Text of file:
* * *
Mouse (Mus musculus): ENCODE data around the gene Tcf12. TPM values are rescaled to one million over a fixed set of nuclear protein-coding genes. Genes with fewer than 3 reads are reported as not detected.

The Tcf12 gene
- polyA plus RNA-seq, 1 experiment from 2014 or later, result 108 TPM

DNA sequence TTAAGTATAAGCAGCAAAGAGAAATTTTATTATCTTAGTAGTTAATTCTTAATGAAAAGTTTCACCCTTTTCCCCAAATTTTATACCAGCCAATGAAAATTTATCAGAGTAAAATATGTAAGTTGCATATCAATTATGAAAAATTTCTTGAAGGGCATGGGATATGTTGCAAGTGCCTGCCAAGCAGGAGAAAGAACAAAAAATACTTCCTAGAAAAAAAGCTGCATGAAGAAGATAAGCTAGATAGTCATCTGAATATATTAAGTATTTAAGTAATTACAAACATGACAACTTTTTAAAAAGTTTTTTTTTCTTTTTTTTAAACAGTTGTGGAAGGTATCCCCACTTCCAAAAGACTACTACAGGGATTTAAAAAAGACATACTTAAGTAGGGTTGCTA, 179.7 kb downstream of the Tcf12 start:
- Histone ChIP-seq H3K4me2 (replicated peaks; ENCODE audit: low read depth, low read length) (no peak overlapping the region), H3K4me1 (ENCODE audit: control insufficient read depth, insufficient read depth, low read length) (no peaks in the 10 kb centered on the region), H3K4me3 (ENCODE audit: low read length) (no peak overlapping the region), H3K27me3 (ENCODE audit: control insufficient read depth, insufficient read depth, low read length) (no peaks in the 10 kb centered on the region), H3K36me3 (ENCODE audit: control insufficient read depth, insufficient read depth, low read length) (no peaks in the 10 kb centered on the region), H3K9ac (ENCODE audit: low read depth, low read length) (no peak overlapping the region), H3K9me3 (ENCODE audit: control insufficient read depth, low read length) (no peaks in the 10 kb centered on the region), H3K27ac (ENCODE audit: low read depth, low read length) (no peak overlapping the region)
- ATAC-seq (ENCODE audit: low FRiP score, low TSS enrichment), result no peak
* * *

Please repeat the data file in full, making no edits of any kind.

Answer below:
Mouse (Mus musculus): ENCODE data around the gene Tcf12. TPM values are rescaled to one million over a fixed set of nuclear protein-coding genes. Genes with fewer than 3 reads are reported as not detected.

The Tcf12 gene
- polyA plus RNA-seq, 1 experiment from 2014 or later, result 108 TPM

DNA sequence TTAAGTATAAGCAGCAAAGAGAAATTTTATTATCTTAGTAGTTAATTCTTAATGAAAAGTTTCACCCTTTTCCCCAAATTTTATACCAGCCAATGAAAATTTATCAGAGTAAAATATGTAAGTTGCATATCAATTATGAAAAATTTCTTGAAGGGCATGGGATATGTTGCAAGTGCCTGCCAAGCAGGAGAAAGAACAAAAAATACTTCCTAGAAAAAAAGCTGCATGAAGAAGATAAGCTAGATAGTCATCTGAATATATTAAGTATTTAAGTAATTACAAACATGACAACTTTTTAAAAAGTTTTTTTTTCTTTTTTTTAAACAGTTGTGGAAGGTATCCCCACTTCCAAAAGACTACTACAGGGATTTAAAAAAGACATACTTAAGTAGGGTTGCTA, 179.7 kb downstream of the Tcf12 start:
- Histone ChIP-seq H3K4me2 (replicated peaks; ENCODE audit: low read depth, low read length) (no peak overlapping the region), H3K4me1 (ENCODE audit: control insufficient read depth, insufficient read depth, low read length) (no peaks in the 10 kb centered on the region), H3K4me3 (ENCODE audit: low read length) (no peak overlapping the region), H3K27me3 (ENCODE audit: control insufficient read depth, insufficient read depth, low read length) (no peaks in the 10 kb centered on the region), H3K36me3 (ENCODE audit: control insufficient read depth, insufficient read depth, low read length) (no peaks in the 10 kb centered on the region), H3K9ac (ENCODE audit: low read depth, low read length) (no peak overlapping the region), H3K9me3 (ENCODE audit: control insufficient read depth, low read length) (no peaks in the 10 kb centered on the region), H3K27ac (ENCODE audit: low read depth, low read length) (no peak overlapping the region)
- ATAC-seq (ENCODE audit: low FRiP score, low TSS enrichment), result no peak